Xpan VS $5 Thrift Store "Wide Pic" Panoramic Camera - The Results May Surprise You... (They Won't)
So a few weeks ago I was wandering through thrift shops in the suburbs in the hoping to find a Leica buried somewhere in the shelves of collectible plates and brass ducks. I didn't manage to dig up any unloved Barnacks, but I did stumble across this interesting little 'Wide Pic' panoramic point and shoot. I'm a sucker for weird little cameras, and at $$4.99 I figured I didn't have much to lose so I grabbed it to try it out.
Now, this wasn't my first experience with a panoramic style camera. In fact, one of my favorite cameras right now is my Fuji TX-1, The Asian market version of the venerable Hasselblad Xpan. I knew this was going to be a totally different experience. The Hasselblad and it's Fuji twin regularly sell for $2000 or more on eBay. They offer titanium bodies, rangefinder focusing, decent metering, excellent lenses, and a frame that's nearly twice the width of a standard 35mm frame.
The Wide Pic on the other hand has a plastic body, plastic lens, no metering, one shutter speed and a fixed aperture. The build quality seems to be about on par with the average disposable camera, and the operation is pretty similar. The Wide Pic, like virtually all 35mm panoramic cameras achieves its aspect ratio by cropping a 35mm frame, not extending it like the Xpan. In the case of the Wide Pic the final negative is about 35mm x 13mm.
How do they stack up in real word use though? Well I decided that a shot-for-shot comparison was the best way to find out. And just to get it out of the way: we're not going to be pixel peeping here. There's no point when the TX-1 produces a negative that's 4x larger than the Wide Pic. All the samples have been scaled down to roughly the same size.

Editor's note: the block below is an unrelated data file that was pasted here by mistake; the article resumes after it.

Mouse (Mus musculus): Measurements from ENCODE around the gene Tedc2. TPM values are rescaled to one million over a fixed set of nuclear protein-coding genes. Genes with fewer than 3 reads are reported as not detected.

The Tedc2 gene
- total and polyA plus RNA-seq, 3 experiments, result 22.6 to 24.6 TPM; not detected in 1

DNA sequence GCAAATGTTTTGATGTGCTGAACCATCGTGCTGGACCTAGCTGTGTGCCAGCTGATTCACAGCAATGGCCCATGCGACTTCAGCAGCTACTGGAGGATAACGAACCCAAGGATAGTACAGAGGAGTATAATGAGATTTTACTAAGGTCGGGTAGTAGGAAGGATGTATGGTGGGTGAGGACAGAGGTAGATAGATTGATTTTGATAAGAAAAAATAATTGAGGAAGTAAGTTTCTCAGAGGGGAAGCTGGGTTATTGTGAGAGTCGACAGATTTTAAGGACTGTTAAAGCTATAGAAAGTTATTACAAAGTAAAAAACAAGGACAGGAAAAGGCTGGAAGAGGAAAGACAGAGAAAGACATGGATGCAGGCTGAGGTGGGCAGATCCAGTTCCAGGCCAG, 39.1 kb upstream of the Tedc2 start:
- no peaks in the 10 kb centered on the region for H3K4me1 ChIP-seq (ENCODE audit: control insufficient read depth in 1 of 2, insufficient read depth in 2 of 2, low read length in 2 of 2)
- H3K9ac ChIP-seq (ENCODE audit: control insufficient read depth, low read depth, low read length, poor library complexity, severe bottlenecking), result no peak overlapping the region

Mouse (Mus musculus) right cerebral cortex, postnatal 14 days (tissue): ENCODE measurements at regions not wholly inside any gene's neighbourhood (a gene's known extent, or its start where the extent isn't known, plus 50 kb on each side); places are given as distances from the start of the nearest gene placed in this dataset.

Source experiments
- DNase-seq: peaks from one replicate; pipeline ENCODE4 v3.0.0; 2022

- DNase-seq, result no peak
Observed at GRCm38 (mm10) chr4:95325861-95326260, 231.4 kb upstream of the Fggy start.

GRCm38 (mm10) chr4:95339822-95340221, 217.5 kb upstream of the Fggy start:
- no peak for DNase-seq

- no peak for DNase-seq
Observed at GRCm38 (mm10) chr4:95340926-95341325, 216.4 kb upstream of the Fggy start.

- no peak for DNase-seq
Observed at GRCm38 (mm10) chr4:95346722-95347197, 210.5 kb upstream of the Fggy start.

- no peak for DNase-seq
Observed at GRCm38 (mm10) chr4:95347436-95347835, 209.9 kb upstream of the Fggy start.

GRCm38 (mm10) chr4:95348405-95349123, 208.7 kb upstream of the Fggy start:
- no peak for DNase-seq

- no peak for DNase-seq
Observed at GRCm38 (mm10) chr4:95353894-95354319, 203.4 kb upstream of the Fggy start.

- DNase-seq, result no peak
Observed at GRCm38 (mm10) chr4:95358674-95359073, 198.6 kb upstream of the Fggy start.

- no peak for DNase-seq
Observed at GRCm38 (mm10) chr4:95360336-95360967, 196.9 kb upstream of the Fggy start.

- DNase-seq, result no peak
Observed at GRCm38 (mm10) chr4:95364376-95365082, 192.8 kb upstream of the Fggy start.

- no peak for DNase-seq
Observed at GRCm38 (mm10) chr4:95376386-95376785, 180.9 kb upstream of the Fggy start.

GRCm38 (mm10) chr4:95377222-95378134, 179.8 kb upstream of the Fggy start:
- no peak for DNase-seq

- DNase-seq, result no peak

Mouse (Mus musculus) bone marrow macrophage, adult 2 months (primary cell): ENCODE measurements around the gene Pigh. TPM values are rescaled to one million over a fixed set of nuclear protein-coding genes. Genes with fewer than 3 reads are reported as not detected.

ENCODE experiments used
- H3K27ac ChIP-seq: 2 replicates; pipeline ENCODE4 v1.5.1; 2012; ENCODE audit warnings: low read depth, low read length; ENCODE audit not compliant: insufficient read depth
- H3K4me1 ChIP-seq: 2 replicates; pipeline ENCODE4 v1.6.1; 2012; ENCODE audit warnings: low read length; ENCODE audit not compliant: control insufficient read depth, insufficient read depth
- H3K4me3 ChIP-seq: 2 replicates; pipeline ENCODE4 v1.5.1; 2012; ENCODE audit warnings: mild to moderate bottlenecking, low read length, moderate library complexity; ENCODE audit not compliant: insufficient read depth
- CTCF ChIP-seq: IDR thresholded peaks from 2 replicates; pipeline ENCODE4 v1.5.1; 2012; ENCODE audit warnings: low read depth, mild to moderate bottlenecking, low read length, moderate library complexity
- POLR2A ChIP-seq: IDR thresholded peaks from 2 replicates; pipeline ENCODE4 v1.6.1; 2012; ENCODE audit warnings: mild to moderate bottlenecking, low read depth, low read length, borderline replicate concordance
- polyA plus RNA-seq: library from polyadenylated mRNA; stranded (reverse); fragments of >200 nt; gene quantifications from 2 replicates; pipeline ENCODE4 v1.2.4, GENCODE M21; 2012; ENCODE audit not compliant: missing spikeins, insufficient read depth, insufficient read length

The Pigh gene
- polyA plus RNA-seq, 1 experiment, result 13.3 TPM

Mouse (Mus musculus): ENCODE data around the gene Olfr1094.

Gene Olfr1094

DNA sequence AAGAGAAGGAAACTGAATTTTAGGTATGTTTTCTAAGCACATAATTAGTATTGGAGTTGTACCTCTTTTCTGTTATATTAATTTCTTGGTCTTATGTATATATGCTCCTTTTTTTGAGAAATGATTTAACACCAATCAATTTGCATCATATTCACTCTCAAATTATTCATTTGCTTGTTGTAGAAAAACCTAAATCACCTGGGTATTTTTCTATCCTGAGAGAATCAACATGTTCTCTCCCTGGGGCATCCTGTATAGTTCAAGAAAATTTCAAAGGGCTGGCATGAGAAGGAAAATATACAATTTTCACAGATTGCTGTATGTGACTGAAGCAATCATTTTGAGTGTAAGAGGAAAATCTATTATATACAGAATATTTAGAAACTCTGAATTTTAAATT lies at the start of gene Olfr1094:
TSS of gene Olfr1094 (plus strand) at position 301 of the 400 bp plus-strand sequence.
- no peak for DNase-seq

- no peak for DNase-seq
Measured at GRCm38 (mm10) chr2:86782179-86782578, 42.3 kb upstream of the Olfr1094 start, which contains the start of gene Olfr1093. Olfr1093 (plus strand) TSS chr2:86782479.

For the first test I ran a roll of Portra 400 through each. This would get me the full 36 frames on the Wide Pic, but only 21 on the TX-1
Right off the bat I would discover the first problem with the Wide Pic - There was nothing to keep my fat fingers out of the frame. This would become a repeated problem over the course of the testing which forced me to scrap some otherwise good samples.
Other than that though, the Wide Pic was looking much better than I was expecting. The field of view is fairly similar on both of them, and the viewfinder on the Wide Pic was surprisingly accurate. "Focus Free" written on the front of it turned out to be more of a description than a feature, but the exposure in bright daylight was pretty usable.
Anything other than bright daylight on the other hand and the drawbacks of the single speed shutter and fixed aperture became obvious.
The weaknesses of the plastic lens were also revealed when shooting into the sun, with more than a little flaring visible.
I decided to level the playing field a bit and since I still had 15 frames left on the Wide Pic I loaded the TX-1 with a 15 year expired roll of Kodak Gold.
While The old Gold had some funky color shifts and way more grain than the Portra, it still wasn't enough to give the lead to the Wide Pic.
All in all, I don't think the results will surprise anybody. The TX-1 blows the Wide Pic out of the water in virtually every way, but it was a fun exercise to compare them. In a lot of ways I think the Wide Pic has a certain Lo-Fi charm of its own, and given that for the price of an Xpan you could get 400 of the Wide Pic, I really don't think they're that bad.
I'll leave you with some more of the shots that I took, but didn't have anywhere else to put, and you can draw your own conclusions. In all of them: TX-1 on the top and Wide Pic on the bottom.